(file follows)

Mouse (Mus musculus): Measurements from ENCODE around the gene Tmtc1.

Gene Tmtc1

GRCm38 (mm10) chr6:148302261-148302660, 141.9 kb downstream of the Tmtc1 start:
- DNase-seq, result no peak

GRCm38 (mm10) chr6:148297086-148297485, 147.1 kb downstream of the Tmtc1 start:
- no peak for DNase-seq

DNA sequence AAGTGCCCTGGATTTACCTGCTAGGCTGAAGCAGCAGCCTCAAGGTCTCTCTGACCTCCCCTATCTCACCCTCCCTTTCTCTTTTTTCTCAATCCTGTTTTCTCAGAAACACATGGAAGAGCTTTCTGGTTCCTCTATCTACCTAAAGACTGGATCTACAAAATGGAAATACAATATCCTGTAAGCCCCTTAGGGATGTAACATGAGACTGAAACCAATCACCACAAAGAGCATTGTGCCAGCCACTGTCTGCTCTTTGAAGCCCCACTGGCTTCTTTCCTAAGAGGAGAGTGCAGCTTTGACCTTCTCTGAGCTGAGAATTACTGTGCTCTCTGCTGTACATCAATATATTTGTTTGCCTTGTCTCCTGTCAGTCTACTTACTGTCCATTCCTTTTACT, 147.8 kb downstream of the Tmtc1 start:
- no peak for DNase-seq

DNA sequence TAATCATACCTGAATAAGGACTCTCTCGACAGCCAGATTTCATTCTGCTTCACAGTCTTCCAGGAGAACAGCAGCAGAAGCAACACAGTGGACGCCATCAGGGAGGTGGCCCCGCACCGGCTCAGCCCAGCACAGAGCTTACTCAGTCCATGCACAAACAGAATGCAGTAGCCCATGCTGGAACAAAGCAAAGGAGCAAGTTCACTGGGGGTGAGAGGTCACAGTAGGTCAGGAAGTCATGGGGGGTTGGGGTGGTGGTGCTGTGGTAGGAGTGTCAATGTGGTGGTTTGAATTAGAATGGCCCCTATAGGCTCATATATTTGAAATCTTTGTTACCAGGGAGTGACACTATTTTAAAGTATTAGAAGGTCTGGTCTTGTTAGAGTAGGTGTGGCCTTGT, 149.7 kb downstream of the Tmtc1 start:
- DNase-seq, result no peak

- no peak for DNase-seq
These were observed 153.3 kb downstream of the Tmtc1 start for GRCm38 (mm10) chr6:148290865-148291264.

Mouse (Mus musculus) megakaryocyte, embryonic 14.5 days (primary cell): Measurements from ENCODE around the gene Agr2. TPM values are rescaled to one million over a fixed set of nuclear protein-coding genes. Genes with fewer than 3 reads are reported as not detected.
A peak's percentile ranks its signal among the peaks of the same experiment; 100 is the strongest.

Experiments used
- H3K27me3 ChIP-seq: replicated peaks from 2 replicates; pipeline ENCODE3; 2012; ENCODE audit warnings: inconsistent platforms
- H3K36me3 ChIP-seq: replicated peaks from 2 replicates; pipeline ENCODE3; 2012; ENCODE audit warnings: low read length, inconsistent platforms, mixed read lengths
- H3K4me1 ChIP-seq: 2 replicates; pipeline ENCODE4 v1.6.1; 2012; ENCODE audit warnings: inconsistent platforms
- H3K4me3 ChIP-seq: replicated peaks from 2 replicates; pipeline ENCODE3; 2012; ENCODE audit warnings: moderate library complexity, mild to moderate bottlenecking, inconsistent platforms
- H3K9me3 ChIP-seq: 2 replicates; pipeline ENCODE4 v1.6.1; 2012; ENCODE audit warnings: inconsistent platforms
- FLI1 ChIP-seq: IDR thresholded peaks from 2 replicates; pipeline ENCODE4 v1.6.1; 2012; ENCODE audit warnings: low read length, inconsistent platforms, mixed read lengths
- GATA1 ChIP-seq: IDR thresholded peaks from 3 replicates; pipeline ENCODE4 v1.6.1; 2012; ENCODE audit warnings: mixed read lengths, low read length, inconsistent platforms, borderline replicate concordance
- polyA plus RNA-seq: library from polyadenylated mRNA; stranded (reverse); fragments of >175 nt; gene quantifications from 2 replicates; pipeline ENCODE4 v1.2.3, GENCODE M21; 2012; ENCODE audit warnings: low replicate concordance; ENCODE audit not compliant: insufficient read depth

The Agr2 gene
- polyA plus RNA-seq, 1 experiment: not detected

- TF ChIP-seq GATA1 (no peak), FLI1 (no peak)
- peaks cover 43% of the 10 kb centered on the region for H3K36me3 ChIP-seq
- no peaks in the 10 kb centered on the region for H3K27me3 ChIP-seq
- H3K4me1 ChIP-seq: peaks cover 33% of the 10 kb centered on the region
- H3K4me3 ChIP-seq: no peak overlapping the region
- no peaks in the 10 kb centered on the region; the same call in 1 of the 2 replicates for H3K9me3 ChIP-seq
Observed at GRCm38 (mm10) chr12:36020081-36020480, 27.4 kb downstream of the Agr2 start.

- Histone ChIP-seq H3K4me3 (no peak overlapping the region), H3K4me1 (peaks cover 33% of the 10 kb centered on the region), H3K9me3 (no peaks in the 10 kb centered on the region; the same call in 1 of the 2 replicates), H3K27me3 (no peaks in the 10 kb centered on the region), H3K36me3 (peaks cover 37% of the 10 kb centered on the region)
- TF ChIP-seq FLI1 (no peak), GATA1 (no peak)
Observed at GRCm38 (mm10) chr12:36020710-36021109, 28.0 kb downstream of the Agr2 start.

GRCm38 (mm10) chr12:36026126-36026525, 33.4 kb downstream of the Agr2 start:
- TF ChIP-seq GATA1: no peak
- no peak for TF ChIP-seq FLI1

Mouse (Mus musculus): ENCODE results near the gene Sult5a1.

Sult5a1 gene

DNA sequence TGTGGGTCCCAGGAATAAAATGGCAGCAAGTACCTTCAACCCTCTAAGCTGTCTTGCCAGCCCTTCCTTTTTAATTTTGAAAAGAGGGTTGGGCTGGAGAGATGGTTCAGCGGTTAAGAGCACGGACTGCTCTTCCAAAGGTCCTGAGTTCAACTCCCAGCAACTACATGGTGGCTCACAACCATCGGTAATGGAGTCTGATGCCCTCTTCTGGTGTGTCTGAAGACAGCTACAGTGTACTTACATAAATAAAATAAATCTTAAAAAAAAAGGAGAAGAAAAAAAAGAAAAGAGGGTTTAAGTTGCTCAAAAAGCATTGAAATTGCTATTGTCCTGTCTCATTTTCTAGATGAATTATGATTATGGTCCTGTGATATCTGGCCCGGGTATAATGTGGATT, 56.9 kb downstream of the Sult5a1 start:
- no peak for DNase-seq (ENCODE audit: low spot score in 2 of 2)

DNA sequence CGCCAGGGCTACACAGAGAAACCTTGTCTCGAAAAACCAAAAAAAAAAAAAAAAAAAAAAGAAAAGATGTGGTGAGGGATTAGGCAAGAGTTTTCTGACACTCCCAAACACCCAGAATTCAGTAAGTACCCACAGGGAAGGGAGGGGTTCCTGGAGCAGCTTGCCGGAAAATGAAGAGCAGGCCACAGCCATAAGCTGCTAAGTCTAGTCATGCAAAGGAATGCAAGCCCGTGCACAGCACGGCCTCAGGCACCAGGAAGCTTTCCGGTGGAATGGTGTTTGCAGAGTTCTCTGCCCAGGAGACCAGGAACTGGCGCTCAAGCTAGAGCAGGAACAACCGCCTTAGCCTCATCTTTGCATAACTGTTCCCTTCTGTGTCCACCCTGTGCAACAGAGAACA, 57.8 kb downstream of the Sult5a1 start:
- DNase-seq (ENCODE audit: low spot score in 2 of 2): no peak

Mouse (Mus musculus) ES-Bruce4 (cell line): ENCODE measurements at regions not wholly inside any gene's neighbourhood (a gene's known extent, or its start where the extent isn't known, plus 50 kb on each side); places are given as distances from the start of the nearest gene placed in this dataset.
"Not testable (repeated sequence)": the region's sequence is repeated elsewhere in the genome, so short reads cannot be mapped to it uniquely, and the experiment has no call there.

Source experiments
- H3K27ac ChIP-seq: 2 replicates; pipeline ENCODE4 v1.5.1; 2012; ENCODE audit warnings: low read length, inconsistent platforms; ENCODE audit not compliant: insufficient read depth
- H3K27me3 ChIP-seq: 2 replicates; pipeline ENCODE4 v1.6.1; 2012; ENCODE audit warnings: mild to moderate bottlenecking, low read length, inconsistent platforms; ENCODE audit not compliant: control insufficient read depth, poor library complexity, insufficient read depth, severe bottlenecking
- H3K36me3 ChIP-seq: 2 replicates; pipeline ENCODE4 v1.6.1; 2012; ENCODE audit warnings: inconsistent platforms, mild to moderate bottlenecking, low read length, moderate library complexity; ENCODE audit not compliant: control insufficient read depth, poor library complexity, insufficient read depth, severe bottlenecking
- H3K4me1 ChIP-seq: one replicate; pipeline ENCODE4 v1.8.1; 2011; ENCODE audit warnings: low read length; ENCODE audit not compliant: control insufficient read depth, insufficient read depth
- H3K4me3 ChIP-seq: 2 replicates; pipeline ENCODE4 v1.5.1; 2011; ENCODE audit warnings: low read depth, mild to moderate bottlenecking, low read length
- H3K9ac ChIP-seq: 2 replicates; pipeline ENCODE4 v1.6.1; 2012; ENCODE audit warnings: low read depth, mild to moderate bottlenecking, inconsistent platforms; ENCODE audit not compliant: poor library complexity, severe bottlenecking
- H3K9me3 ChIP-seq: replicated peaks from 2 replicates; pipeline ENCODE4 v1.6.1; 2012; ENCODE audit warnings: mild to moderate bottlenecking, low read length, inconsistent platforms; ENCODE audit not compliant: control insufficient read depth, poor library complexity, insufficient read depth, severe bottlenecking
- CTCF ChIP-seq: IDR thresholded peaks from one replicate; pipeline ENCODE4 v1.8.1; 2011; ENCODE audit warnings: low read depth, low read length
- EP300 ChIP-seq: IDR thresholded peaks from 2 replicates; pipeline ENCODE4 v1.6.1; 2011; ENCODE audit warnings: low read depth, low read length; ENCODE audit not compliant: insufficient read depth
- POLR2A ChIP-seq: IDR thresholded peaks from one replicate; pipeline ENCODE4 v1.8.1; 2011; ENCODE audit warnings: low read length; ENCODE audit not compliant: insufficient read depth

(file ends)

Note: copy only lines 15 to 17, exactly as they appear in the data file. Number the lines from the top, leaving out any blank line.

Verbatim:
Experiments used
- H3K27me3 ChIP-seq: replicated peaks from 2 replicates; pipeline ENCODE3; 2012; ENCODE audit warnings: inconsistent platforms
- H3K36me3 ChIP-seq: replicated peaks from 2 replicates; pipeline ENCODE3; 2012; ENCODE audit warnings: low read length, inconsistent platforms, mixed read lengths